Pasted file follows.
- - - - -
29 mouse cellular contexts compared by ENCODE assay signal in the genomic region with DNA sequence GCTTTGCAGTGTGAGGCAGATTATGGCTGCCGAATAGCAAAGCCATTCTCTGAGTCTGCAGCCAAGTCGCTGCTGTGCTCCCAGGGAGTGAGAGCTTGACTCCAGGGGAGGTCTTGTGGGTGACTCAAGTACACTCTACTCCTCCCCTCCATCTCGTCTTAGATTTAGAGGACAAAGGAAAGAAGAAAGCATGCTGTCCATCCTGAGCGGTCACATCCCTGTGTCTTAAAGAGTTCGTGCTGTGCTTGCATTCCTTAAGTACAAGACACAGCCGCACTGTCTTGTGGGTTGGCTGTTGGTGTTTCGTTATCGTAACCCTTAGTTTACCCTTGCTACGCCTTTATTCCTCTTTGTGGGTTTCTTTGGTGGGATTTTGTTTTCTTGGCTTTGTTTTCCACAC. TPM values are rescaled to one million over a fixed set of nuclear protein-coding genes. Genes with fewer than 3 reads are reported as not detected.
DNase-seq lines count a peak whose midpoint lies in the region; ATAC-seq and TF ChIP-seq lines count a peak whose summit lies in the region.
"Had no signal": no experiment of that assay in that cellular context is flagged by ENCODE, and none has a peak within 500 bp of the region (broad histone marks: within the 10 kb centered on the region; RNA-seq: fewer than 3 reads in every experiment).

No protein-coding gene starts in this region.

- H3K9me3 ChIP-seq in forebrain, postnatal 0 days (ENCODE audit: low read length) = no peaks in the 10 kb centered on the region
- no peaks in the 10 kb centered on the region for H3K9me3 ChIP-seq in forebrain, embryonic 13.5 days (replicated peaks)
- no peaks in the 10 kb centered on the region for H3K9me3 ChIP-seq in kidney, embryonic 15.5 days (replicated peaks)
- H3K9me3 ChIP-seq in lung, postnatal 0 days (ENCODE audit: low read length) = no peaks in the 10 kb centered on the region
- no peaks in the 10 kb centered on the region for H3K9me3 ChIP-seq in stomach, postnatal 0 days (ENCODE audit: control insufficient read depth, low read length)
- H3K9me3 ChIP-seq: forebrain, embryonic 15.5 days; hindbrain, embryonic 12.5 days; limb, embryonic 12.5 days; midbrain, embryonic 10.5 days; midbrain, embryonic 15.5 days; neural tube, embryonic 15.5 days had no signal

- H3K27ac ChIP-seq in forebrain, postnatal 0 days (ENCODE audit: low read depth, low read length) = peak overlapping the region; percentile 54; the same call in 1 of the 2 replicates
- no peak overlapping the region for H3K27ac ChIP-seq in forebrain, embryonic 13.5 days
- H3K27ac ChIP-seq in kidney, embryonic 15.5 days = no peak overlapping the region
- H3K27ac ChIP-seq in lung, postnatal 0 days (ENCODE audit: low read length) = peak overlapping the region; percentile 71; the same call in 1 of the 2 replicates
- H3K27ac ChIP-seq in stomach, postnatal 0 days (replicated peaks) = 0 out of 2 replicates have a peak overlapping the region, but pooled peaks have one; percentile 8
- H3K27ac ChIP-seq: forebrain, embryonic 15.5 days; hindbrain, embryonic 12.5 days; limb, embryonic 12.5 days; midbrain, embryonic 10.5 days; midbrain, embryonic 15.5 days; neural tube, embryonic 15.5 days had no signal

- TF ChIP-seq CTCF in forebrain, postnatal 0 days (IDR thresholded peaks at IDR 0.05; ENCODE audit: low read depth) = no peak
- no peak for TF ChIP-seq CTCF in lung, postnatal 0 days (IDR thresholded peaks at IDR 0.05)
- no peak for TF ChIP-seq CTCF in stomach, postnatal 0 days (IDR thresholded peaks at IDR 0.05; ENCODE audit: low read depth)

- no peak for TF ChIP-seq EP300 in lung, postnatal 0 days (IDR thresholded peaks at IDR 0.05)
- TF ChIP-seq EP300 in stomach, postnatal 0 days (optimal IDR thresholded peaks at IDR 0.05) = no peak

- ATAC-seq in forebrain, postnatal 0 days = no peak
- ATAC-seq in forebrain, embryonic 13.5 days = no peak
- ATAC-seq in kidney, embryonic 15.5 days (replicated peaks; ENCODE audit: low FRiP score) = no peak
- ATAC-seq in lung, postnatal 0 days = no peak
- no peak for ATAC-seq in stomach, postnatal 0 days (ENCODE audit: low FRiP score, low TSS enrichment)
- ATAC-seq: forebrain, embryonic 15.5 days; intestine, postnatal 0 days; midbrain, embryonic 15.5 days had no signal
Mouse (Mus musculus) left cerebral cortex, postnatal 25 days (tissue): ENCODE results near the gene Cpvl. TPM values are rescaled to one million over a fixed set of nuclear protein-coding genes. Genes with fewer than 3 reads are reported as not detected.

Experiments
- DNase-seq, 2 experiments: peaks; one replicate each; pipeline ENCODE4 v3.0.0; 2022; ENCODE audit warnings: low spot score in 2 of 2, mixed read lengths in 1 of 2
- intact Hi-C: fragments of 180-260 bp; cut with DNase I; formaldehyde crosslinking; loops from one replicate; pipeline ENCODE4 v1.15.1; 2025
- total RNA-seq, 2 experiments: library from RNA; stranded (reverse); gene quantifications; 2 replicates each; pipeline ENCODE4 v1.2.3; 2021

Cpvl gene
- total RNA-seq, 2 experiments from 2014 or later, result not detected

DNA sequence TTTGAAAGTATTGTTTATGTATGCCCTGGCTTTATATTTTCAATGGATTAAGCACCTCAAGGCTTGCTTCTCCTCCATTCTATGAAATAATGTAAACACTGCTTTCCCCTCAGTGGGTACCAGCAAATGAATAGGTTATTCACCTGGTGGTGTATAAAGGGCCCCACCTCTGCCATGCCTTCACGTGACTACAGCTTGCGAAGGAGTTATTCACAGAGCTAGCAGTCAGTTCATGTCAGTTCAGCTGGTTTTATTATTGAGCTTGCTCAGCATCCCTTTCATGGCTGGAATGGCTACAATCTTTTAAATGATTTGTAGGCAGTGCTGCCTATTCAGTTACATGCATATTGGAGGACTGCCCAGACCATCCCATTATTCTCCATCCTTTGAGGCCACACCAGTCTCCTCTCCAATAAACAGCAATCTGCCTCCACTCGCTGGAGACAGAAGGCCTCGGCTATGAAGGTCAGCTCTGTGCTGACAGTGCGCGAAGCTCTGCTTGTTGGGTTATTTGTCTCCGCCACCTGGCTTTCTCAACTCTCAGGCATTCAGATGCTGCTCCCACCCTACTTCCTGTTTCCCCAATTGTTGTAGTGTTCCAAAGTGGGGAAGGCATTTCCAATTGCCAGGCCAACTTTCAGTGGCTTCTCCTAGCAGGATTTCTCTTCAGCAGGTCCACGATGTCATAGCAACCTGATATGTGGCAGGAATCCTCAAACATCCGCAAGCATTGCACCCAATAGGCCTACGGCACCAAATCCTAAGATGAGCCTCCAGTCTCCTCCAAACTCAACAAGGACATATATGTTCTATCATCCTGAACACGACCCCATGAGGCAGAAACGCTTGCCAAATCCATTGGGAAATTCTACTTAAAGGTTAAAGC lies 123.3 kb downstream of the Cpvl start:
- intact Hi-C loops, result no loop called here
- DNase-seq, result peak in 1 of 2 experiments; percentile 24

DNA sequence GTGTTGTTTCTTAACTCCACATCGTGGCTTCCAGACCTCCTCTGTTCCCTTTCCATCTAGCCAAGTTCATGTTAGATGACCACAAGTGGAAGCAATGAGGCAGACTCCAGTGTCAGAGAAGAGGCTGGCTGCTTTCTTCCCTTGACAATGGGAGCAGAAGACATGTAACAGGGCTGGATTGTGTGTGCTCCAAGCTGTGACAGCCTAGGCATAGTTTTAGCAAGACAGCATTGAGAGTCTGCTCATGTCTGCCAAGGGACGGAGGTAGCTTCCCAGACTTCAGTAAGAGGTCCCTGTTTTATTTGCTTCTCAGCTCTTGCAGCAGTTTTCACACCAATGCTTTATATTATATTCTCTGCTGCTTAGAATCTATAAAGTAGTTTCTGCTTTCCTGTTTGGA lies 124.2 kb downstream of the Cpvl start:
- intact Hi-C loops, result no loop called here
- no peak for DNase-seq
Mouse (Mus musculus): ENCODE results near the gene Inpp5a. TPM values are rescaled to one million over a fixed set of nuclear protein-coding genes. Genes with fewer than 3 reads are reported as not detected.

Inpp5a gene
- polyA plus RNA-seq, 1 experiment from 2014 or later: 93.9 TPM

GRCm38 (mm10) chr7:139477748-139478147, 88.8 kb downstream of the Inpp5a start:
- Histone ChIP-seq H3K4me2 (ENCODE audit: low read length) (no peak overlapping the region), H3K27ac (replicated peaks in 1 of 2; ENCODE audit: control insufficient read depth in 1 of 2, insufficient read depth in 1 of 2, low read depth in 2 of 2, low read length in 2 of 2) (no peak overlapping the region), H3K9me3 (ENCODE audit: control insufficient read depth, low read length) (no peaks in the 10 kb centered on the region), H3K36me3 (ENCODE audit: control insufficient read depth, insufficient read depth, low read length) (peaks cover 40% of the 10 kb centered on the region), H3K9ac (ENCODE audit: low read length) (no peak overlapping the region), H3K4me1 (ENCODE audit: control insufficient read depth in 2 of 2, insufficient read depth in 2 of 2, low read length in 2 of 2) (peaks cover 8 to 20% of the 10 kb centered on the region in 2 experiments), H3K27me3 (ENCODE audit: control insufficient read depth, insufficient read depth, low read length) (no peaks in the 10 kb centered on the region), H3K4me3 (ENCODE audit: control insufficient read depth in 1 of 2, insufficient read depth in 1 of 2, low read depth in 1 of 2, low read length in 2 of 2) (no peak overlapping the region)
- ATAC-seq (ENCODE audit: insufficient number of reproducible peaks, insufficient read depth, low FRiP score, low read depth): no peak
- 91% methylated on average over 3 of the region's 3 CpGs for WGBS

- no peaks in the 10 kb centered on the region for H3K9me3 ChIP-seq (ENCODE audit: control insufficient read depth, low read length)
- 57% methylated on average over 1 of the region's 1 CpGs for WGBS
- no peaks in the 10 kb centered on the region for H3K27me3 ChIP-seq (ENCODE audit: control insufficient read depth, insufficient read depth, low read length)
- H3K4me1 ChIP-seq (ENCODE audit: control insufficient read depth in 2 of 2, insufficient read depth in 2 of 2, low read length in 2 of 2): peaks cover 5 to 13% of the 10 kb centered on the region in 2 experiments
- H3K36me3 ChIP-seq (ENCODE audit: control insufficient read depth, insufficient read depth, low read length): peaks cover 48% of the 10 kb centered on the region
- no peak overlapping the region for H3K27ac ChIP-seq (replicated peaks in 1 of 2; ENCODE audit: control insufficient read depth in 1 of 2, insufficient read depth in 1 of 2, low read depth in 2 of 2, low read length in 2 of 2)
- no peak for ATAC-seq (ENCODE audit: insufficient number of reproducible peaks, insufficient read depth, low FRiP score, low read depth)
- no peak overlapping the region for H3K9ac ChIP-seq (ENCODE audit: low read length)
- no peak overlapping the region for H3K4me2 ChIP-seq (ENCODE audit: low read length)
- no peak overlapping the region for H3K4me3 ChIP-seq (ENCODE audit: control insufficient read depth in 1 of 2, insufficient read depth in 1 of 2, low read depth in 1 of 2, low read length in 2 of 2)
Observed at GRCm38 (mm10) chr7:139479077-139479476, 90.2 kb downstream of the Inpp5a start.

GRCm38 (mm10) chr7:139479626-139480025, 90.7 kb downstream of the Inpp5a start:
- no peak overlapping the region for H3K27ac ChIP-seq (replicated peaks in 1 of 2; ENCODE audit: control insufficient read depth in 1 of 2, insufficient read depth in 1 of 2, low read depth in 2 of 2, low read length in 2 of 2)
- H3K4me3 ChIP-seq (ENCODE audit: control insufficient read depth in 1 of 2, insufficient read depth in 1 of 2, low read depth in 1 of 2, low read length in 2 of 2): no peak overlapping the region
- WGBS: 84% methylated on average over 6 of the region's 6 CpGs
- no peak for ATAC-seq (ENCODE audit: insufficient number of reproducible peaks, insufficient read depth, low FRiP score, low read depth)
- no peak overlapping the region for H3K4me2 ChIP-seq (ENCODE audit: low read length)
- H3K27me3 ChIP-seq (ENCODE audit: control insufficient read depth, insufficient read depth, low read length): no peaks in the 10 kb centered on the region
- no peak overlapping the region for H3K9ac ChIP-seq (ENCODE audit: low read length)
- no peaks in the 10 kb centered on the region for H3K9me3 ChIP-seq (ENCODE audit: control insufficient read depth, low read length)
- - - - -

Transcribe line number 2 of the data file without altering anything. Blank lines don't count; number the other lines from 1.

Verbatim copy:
DNase-seq lines count a peak whose midpoint lies in the region; ATAC-seq and TF ChIP-seq lines count a peak whose summit lies in the region.